On Sunday, October 18, Flying Cat Music brings Jim Gaudet and the Railroad Boys to Phoenicia to perform at the Empire State Railway Museum located at 70 Lower High Street. The doors open at 7:00 p.m. with the show beginning promptly at 7:30. Admission is $17 or $15 with RSVP to firstname.lastname@example.org or by calling 845-688-9453.
A longtime favorite in the Albany area where it is based, this band is fast moving past being thought of as a regional act. Or as Sarah Craig at Caffe Lena puts it, “Jim Gaudet and the Railroad Boys are doing the Capital Region bluegrass scene mighty proud. They’ve gone from local hero status to national bluegrass band on the rise.” You don’t have to look hard to find ample evidence of that.
In 2013, Jim Gaudet and the Railroad Boys were invited to perform at the International Bluegrass Music Association’s annual Bluegrass Ramble in Raleigh, NC. The band has now been featured twice on Music City Roots, Live From The Factory, a weekly, two-hour radio show that revives the legacy of live musical radio production in Nashville, TN. When Jim Gaudet and the Railroad Boys performed on WAMU’s Bluegrass Country with host Katy Daley in Washington, DC, (arguably the most sought after bluegrass radio show in the U.S.) the NPR station’s producers chose that performance for rebroadcast on the popular show Editor’s Picks. In the words of Grey Fox Bluegrass Festival producer Mary Tyler Doub, “These guys are the real deal.”
Like the whistle of a steam locomotive, the music that Jim Gaudet and the Railroad Boys make seems vibrant and classic, deeply familiar yet elusive to find live. There aren’t many out there who can still lay down tracks like these. The songs are contemporary but their sound has been a long time in the making. Songwriter Jim Gaudet formed the band in 2006 but individually their roots go much further back. Gaudet’s journey began as a flat picker, not a singer, playing mandolin and guitar. He has a lifetime of songwriting and stage work behind him now with a long resumé of bands. With the help of the Railroad Boys, he is anchoring his deft wordplay and savvy song-craft in the classic roots music that thrilled him as a young man.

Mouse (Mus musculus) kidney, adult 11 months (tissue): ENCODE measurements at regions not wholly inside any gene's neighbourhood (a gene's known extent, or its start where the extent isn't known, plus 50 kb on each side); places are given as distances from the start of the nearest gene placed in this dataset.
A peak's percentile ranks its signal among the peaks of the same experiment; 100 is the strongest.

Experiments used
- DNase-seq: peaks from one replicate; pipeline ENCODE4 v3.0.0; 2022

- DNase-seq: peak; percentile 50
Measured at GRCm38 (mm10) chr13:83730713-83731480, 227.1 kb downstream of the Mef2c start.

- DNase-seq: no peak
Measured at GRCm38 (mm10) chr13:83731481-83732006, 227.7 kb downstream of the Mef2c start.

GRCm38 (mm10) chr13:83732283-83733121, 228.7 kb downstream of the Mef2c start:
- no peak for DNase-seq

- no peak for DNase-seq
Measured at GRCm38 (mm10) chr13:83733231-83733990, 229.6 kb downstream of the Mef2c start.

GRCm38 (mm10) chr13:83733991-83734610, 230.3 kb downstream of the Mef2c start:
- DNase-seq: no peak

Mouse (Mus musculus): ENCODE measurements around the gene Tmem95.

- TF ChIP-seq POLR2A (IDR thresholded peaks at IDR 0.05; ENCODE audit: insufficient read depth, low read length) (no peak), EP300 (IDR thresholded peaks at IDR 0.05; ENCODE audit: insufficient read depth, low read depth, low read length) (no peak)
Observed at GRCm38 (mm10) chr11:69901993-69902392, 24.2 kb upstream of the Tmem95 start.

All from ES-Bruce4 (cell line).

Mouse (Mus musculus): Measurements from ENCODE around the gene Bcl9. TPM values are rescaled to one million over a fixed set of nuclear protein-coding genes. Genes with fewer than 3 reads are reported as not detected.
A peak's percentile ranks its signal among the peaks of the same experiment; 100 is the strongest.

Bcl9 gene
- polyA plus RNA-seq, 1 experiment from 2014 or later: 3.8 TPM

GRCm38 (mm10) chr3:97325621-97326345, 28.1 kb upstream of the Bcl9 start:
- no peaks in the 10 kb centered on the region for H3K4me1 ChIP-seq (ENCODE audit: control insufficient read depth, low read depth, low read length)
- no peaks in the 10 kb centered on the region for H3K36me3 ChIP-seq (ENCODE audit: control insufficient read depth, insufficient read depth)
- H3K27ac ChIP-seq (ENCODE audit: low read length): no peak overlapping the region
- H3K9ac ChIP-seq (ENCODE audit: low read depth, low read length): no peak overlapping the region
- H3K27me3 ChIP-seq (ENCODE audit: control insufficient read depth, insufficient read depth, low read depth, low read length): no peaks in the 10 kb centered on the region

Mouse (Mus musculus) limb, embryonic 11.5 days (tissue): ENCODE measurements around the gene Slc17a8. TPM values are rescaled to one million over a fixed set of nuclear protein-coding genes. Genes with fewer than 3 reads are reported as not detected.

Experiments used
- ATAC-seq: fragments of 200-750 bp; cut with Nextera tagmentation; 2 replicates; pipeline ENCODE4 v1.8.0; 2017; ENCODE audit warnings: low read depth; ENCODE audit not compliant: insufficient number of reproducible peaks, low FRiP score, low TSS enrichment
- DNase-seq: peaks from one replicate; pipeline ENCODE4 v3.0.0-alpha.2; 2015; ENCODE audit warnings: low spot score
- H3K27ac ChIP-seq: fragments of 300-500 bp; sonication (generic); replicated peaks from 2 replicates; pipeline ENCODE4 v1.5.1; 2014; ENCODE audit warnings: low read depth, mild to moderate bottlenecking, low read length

Performing with the Railroad Boys for this show will be original members Jim Gaudet on lead vocal and guitar, Bobby Ristau on harmony vocals and bass, and Sten Isachsen on harmony vocals and mandolin. They will be joined by special guest Sara Milonovich on harmony vocals and fiddle. Sara plays with the group frequently and is featured at their website alongside the regular Railroad Boys.
Jim Gaudet and the Railroad Boys is not a standard bluegrass band, though the group has been widely embraced by the bluegrass community. Jim describes the difficulty of pinning themselves to a label “…we don’t have a banjo so we’re not straight ahead bluegrass, we don’t have any drums so we’re not country, we’re a little too up-tempo and aggressive to be labeled as folk so we really don’t know where we fit in, so our home-made description is “Original, Acoustic, Americana Roots.”
In 2008, not long after the bands formation, the Otis Mountain Music Festival Internet Review wrote of them, “Gaudet and the RR Boys can best be characterized as a folk/country fusion group performing Gaudet’s well-crafted songs, filled with humor and insight. The music is entertaining and thought provoking.” Bluegrass Nation calls them, “a dynamic blend of traditional mountain music fused with Gaudet’s diverse contemporary songwriting.” While the Albany Times – Union notes, “Jim Gaudet has a knack for crafting a mighty memorable melody… The kind that will get you singing along even on first listen.”
Mary Tyler Doub, one of the leading movers and shakers in the world of bluegrass music, has said: “What spoke to me first were Jim’s songs and his voice. He didn’t sound like other singers and I like that uniqueness very much. His lyrics and melodies struck me as fresh and powerful. I wanted those songs and that energy and that sound at Grey Fox.” Jim’s voice is iconic (It’s been described as “like warm syrup on charcoal”) and perfectly suited to the material he writes. “Finely crafted, deceptively simple musical stories,” as Albany Times-Union music critic Greg Haymes describes it.
If you like your good times with a dash of depth look no further than Jim Gaudet and the Railroad Boys.